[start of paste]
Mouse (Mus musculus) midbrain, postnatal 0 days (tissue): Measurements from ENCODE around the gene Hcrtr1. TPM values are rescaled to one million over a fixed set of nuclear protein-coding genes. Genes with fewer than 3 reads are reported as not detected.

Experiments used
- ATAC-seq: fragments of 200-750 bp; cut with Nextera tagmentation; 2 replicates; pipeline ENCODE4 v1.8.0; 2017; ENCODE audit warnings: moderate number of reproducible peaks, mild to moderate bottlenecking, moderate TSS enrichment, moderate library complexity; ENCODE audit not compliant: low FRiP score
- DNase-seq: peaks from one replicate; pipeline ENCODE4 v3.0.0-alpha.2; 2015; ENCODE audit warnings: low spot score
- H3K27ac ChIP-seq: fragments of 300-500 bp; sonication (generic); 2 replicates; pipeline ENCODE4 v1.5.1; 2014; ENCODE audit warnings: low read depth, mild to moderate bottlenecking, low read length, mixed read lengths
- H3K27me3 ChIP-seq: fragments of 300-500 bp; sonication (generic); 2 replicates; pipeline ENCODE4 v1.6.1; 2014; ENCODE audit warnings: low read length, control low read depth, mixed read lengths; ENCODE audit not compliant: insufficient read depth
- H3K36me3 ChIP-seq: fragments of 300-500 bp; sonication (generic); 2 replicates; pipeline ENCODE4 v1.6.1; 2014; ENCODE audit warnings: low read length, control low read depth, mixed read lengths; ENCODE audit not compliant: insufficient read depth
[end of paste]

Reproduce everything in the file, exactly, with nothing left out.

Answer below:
Mouse (Mus musculus) midbrain, postnatal 0 days (tissue): Measurements from ENCODE around the gene Hcrtr1. TPM values are rescaled to one million over a fixed set of nuclear protein-coding genes. Genes with fewer than 3 reads are reported as not detected.

Experiments used
- ATAC-seq: fragments of 200-750 bp; cut with Nextera tagmentation; 2 replicates; pipeline ENCODE4 v1.8.0; 2017; ENCODE audit warnings: moderate number of reproducible peaks, mild to moderate bottlenecking, moderate TSS enrichment, moderate library complexity; ENCODE audit not compliant: low FRiP score
- DNase-seq: peaks from one replicate; pipeline ENCODE4 v3.0.0-alpha.2; 2015; ENCODE audit warnings: low spot score
- H3K27ac ChIP-seq: fragments of 300-500 bp; sonication (generic); 2 replicates; pipeline ENCODE4 v1.5.1; 2014; ENCODE audit warnings: low read depth, mild to moderate bottlenecking, low read length, mixed read lengths
- H3K27me3 ChIP-seq: fragments of 300-500 bp; sonication (generic); 2 replicates; pipeline ENCODE4 v1.6.1; 2014; ENCODE audit warnings: low read length, control low read depth, mixed read lengths; ENCODE audit not compliant: insufficient read depth
- H3K36me3 ChIP-seq: fragments of 300-500 bp; sonication (generic); 2 replicates; pipeline ENCODE4 v1.6.1; 2014; ENCODE audit warnings: low read length, control low read depth, mixed read lengths; ENCODE audit not compliant: insufficient read depth